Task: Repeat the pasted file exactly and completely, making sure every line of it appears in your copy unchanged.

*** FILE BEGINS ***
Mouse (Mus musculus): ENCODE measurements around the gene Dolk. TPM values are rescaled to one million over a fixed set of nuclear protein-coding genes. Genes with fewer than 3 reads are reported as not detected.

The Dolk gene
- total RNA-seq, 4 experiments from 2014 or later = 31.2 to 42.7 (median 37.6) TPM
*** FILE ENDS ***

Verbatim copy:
Mouse (Mus musculus): ENCODE measurements around the gene Dolk. TPM values are rescaled to one million over a fixed set of nuclear protein-coding genes. Genes with fewer than 3 reads are reported as not detected.

The Dolk gene
- total RNA-seq, 4 experiments from 2014 or later = 31.2 to 42.7 (median 37.6) TPM